- ASU Hosts Nozzle Maker Workshop
- XFEL Science Highlighted in Nature
- BioXFEL researchers capture the highest-resolution protein snapshots ever taken with an X-ray laser, revealing new details in a well-studied protein that acts as an “eye” in bacteria.
- Science Director Dr. John Spence named Royal Society Fellow
- BioXFEL Graduate Student Joey Olmos (Rice) Earns NSF Graduate Research Fellowship
- Tuesday, 16 February 2016 12:57
Protein structure determination by X-ray crystallography is often limited by lack of access to high-quality crystals that generate sufficiently detailed diffraction patterns. However, X-ray patterns usually also contain continuous diffraction, which is largely ignored but could in principle provide sufficient information to overcome this limitation.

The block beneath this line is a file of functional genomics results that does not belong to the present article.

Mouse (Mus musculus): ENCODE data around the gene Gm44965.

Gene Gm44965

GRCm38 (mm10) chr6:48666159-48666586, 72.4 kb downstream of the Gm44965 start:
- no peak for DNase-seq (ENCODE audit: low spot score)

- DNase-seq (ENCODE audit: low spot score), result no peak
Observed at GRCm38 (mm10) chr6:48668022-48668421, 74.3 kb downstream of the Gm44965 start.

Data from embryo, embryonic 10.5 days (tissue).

Kartik Ayyer and colleagues now show that the continuous diffraction arising from lattice disorder indeed enables structure determination. They use data collected from imperfect crystals of the protein complex photosystem II to obtain an image at 3.5 Å resolution. The method puts great value in commonly encountered imperfect crystals, and is expected to enable direct high-resolution structure determination for a range of macromolecular systems.